3 legit reasons why you’ll love the Texture magazine app
Formerly known as Next Issue, the Texture magazine app for Android, iOS and Windows is an all-you-can-eat buffet of digital magazines. The app's search and browse capabilities make it easy to navigate, and it lets you save articles to Evernote, among other features.
I recently received a tempting offer (now expired) from Amazon: I could get a free 7-inch Amazon Fire tablet if I subscribed to the Texture digital magazine app for Android, iOS and Windows for six months. I already own four tablets, so I bravely declined.
However, it made me curious about Texture, which serves up “all you can eat” magazines for a monthly fee. I reviewed Texture’s predecessor, Next Issue, back in April 2012, when it was Android-only, and then reviewed its Windows version in March 2013. So I wanted to see how the app had evolved. I was pleased by what I found. Here’s why.
1. Texture is great for folks with short attention spans
Texture wisely caters to our ever-shrinking attention spans by emphasizing magazine articles it thinks will interest you, and it works best if you designate specific titles as favorites.
The “Top 10 Reads” feature guides you to popular, trending articles. An “Election 2016” section exists for the two people in America who have not yet had their fill of presidential politics. You can browse “Editors’ Picks.” And “Collections” gathers recent articles on newsy topics. During the Democratic National Convention, for instance, the app offered collections on “Obama’s Farewell Tour,” “DNC Speakers,” and “Bill Clinton is Back,” among other topics. It’s not exactly a diverse collection but is still worth a look.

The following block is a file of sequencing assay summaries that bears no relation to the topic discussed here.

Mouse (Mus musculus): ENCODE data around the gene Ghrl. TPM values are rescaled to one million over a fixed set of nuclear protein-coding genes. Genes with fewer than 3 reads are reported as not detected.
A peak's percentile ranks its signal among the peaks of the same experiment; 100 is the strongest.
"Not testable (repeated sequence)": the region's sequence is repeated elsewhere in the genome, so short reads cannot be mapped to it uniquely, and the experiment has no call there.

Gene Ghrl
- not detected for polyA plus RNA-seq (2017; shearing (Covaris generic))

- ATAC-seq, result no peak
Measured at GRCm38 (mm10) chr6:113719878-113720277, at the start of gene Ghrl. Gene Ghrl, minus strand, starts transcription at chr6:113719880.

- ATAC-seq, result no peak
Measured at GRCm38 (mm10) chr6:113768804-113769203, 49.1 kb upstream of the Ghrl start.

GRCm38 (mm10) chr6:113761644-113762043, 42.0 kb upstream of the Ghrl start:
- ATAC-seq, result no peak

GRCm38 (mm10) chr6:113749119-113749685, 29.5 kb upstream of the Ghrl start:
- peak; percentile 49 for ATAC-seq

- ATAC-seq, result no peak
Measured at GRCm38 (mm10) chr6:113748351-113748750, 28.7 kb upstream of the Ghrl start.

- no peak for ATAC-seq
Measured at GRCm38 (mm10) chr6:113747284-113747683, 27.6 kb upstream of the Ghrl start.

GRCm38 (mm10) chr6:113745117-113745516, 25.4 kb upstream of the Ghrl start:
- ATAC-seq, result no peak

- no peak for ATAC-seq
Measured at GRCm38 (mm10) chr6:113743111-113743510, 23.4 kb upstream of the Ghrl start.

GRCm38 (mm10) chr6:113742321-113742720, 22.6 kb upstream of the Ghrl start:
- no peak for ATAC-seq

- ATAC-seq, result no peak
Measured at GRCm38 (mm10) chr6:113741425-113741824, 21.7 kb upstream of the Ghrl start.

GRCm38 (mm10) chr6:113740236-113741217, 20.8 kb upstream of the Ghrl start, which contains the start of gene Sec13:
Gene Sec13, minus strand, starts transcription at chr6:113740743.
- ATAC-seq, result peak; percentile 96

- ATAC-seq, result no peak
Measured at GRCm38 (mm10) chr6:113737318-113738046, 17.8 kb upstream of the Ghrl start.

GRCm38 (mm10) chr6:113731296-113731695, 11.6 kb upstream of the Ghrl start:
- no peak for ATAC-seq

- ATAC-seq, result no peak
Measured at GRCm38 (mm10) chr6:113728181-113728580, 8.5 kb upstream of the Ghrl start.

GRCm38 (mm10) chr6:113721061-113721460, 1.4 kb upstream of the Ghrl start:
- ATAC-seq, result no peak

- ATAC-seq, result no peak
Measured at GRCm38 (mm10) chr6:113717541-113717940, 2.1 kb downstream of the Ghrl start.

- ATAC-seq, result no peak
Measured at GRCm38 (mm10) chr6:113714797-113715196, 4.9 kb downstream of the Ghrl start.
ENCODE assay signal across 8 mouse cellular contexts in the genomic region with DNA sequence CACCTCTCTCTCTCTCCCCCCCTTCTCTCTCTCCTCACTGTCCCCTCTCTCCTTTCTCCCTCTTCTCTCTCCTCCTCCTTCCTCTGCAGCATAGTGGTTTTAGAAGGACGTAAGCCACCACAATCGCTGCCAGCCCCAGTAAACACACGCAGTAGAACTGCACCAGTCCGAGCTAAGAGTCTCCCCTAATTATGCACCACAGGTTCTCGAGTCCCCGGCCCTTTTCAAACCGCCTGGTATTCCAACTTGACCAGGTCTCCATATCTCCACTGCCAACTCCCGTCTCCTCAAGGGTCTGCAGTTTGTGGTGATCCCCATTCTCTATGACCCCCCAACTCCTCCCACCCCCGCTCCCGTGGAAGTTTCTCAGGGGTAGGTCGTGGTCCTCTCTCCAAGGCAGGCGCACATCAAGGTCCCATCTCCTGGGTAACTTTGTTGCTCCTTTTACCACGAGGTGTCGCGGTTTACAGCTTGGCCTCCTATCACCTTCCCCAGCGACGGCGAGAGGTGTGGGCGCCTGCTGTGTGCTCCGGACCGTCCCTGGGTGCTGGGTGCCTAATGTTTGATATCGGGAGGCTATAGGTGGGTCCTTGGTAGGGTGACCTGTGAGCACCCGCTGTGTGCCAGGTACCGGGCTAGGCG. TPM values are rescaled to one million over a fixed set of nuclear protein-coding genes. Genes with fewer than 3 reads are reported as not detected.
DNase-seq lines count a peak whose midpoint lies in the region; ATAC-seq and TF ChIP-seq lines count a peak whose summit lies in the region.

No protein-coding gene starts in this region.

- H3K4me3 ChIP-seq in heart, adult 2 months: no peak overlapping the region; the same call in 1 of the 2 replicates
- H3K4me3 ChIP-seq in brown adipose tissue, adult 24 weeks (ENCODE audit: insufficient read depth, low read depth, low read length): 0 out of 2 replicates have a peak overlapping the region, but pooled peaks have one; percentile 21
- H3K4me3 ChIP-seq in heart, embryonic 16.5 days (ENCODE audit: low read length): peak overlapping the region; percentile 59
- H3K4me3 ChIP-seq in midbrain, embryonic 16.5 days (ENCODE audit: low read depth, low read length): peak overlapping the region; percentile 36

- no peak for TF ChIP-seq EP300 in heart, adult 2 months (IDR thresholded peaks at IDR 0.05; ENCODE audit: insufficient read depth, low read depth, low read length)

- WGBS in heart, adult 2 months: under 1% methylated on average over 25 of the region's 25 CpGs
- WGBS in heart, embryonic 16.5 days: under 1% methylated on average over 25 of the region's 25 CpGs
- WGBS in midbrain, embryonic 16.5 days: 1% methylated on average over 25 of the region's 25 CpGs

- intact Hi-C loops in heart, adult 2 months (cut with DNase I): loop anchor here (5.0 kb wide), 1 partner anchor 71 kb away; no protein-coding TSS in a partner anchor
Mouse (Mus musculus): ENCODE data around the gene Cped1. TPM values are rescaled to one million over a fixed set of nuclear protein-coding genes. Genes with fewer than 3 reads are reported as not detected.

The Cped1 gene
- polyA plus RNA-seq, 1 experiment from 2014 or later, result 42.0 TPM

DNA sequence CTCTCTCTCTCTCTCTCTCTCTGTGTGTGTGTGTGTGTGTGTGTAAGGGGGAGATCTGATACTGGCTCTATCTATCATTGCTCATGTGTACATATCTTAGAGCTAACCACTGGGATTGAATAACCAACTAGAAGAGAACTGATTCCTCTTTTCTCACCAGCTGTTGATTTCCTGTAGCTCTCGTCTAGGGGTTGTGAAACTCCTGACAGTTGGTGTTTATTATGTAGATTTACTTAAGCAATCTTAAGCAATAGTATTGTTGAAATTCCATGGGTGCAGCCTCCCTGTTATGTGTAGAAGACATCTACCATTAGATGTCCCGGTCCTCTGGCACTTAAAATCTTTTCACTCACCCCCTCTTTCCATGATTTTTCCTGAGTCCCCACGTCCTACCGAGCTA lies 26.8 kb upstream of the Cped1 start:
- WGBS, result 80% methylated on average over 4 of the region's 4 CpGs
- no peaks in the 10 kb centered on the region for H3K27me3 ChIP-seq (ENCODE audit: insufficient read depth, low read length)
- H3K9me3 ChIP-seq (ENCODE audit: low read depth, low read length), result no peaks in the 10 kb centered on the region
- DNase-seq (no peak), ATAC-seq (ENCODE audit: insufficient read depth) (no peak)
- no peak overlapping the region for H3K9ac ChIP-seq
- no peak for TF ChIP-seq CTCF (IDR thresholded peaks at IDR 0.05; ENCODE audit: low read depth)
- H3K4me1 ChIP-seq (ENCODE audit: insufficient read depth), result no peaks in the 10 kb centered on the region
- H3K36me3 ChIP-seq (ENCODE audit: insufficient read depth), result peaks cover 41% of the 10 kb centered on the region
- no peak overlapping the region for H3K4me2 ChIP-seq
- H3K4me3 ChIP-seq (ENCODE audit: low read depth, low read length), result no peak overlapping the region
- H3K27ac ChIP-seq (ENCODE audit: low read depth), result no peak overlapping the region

2. Texture search is awesome
Texture has a terrific search function. For example, if you type “San Francisco“ as a query, you can see articles mentioning my adopted city in a diverse range of magazines, ranging from Surfer (July 2016 issue) to Fortune (Oct. 1, 2015). You can apply filters to only see results from certain magazines, as well.
3. You can clip articles to Evernote
Along with social media sharing features, Texture lets you clip articles (as images that maintain the magazines’ look and feel) to Evernote. Unfortunately, the articles aren’t keyword-searchable, so it’s a good idea to add a relevant tag and descriptive note title to each of them.
About Texture’s pricing …
Texture’s free trial and price structure is all over the map. On its website, Texture currently offers a discount on its premium plan, with unlimited access to all of its weekly and monthly magazines, for $10 a month after a 14-day free trial. On Amazon, Texture premium costs the usual $15 a month, though it comes with a 30-day free trial. And when I downloaded the iPad app, I was offered a 7-day free trial. After that, it costs $15 per month.
Clearly, signing up on the Texture website is the way to go, at least as long as the promotional price lasts. (It’s not clear when it ends.) The “basic” Texture plan, which excludes weekly magazines, such as The New Yorker, normally costs $10, so the premium promo offer at the same price is a sweet deal.
Texture is worth a try
You can cancel your Texture subscription at any point, so if you’re a magazine fan — or were until you gave up on subscribing to them because you didn’t think you had time to read — I highly recommend Texture. The app has come a long way since its days as Next Issue, it includes just about every major magazine you can think of, and it delivers all this content in bite-size chunks that are easy to search.
James A. Martin is a seasoned tech journalist and blogger based in San Francisco and winner of the 2014 ASBPE National Gold award for his CIO.com blog. He writes CIO.com's Living the Tech Life blog and is also a content marketing consultant.